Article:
Monday, August 18, 2008

Around The Blogosphere 18 August 08

Kizzie Shawkat is the pen name of the author responsible for the I Have No Tribe, I'm Sudanese blog (a teeny-tiny graphic representation of her blog is to the right). Kizzie is a Sudanese woman and student of communications and sociology in Cairo. Born in Sudan, Kizzie grew up in Libya, Qatar and the United Arab Emirates and defines herself as an "African pro-choice creative muslim pro-female-education poetic developing tri-linguist anti-racism mad-about-books theatre-lover female." Interviewed by the Arab Press Network, Kizzie explains why she blogs and how she hopes it will make the world a better place.

China: Great pity for Liu's Achilles tendon

Fans "can't believe he's out"...

Cries of stunned Chinese fans rang through the "Bird's Nest" as the dream of seeing their hero defend his Olympic title on home soil was unexpectedly shattered.

In front of large screens set up in restaurants and public plazas, surprised crowds heatedly argued about his shock withdrawal from the Beijing Olympic Games on Monday.

The cameras of CCTV, the country's national television broadcaster, followed Liu Xiang as soon as the 25-year-old star appeared on the track in his first-round heat for the 110-meter hurdles. The tension and anticipation was high in the sold-out stadium as a helicopter hovered above, poised to capture "Air Liu" defending his crown.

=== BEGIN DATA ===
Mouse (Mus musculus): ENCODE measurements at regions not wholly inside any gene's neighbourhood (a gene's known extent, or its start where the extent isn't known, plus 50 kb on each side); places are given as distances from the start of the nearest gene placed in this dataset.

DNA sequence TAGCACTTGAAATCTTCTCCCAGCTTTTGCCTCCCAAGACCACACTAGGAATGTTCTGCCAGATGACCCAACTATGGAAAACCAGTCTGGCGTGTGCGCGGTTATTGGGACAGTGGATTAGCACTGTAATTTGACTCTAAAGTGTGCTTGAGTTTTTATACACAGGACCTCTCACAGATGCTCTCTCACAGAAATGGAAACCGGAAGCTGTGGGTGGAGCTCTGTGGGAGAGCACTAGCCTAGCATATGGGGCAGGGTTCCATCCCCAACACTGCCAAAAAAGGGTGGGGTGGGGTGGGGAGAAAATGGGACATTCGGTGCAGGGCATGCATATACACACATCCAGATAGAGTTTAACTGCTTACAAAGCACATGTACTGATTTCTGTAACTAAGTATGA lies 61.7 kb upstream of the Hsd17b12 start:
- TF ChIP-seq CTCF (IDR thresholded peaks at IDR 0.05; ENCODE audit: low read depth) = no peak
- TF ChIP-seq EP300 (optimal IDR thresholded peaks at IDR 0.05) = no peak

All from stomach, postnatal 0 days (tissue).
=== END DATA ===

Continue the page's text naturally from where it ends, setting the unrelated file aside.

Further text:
But the Shanghai native winced in pain after leaping over only a few hurdles in warm-up. A right foot injury was obviously hindering his movement as he staggered back to the starting point.

After a false start by one of his competitors, Liu tore the starting number from his leg and left the track. It was then that the shocked spectators learned of his withdrawal.

Jin Hye-ji from Ohmynews interviewed several Chinese students from different communities on sensitive issues concerning the Olympics.

Olympians in Lenovo Blogger Program Open a Channel to Fans ... Some of the leading bloggers among the more than 100 athletes in the program agree that blogs are a way to provide insight into the minds of athletes.

A Filipino doctor-blogger reports that two municipalities in a southern Philippine province were invaded by rebels: “School has been torched, houses are burning. People there are racing to the coasts for protection. A steady stream of refugees is being observed from the checkpoint. This is war.”

Speaking of war, Global Voices' Amira Al Hussaini writes "Bloggers in the Middle East are closely following the developments in Georgia, with some saying it could usher in World War Three." She offers a quick review of what bloggers in Yemen and Jordan are writing in a post titled "Third World War in the Making."

Georgian television reporter Tamara Urushadze was shot in the arm today while reporting on live TV. Unbelievably she tries to continue her report as colleagues bandage her up. In the dramatic footage she says that her arm had been grazed by a sniper bullet.

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